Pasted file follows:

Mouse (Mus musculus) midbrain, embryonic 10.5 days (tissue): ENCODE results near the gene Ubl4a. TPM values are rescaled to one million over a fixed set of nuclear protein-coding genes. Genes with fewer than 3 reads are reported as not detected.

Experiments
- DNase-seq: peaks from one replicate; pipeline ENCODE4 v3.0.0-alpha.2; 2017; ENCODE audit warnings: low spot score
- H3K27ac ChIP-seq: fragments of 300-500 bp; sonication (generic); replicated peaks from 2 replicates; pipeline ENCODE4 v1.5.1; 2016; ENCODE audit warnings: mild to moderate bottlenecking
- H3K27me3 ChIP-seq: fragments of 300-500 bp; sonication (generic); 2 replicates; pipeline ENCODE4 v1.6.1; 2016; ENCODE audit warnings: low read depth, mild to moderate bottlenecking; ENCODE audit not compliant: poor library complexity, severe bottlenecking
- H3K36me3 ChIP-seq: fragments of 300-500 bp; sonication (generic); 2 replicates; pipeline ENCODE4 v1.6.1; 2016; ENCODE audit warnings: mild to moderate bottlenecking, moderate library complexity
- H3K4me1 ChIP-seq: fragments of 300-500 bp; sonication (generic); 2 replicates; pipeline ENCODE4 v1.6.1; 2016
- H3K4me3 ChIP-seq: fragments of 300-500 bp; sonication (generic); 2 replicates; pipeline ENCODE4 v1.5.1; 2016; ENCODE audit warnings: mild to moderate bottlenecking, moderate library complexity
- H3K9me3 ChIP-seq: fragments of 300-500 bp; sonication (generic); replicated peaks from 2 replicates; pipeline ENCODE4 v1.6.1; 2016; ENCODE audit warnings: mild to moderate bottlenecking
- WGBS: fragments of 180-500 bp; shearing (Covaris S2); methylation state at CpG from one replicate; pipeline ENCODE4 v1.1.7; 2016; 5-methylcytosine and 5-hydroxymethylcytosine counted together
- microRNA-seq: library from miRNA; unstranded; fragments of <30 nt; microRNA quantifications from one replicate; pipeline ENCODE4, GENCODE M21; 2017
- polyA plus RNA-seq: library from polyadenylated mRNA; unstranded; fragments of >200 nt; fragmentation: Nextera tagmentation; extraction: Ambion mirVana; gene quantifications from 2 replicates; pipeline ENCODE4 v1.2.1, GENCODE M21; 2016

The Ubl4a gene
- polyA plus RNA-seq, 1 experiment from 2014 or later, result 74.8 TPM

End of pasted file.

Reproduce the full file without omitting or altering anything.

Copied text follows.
Mouse (Mus musculus) midbrain, embryonic 10.5 days (tissue): ENCODE results near the gene Ubl4a. TPM values are rescaled to one million over a fixed set of nuclear protein-coding genes. Genes with fewer than 3 reads are reported as not detected.

Experiments
- DNase-seq: peaks from one replicate; pipeline ENCODE4 v3.0.0-alpha.2; 2017; ENCODE audit warnings: low spot score
- H3K27ac ChIP-seq: fragments of 300-500 bp; sonication (generic); replicated peaks from 2 replicates; pipeline ENCODE4 v1.5.1; 2016; ENCODE audit warnings: mild to moderate bottlenecking
- H3K27me3 ChIP-seq: fragments of 300-500 bp; sonication (generic); 2 replicates; pipeline ENCODE4 v1.6.1; 2016; ENCODE audit warnings: low read depth, mild to moderate bottlenecking; ENCODE audit not compliant: poor library complexity, severe bottlenecking
- H3K36me3 ChIP-seq: fragments of 300-500 bp; sonication (generic); 2 replicates; pipeline ENCODE4 v1.6.1; 2016; ENCODE audit warnings: mild to moderate bottlenecking, moderate library complexity
- H3K4me1 ChIP-seq: fragments of 300-500 bp; sonication (generic); 2 replicates; pipeline ENCODE4 v1.6.1; 2016
- H3K4me3 ChIP-seq: fragments of 300-500 bp; sonication (generic); 2 replicates; pipeline ENCODE4 v1.5.1; 2016; ENCODE audit warnings: mild to moderate bottlenecking, moderate library complexity
- H3K9me3 ChIP-seq: fragments of 300-500 bp; sonication (generic); replicated peaks from 2 replicates; pipeline ENCODE4 v1.6.1; 2016; ENCODE audit warnings: mild to moderate bottlenecking
- WGBS: fragments of 180-500 bp; shearing (Covaris S2); methylation state at CpG from one replicate; pipeline ENCODE4 v1.1.7; 2016; 5-methylcytosine and 5-hydroxymethylcytosine counted together
- microRNA-seq: library from miRNA; unstranded; fragments of <30 nt; microRNA quantifications from one replicate; pipeline ENCODE4, GENCODE M21; 2017
- polyA plus RNA-seq: library from polyadenylated mRNA; unstranded; fragments of >200 nt; fragmentation: Nextera tagmentation; extraction: Ambion mirVana; gene quantifications from 2 replicates; pipeline ENCODE4 v1.2.1, GENCODE M21; 2016

The Ubl4a gene
- polyA plus RNA-seq, 1 experiment from 2014 or later, result 74.8 TPM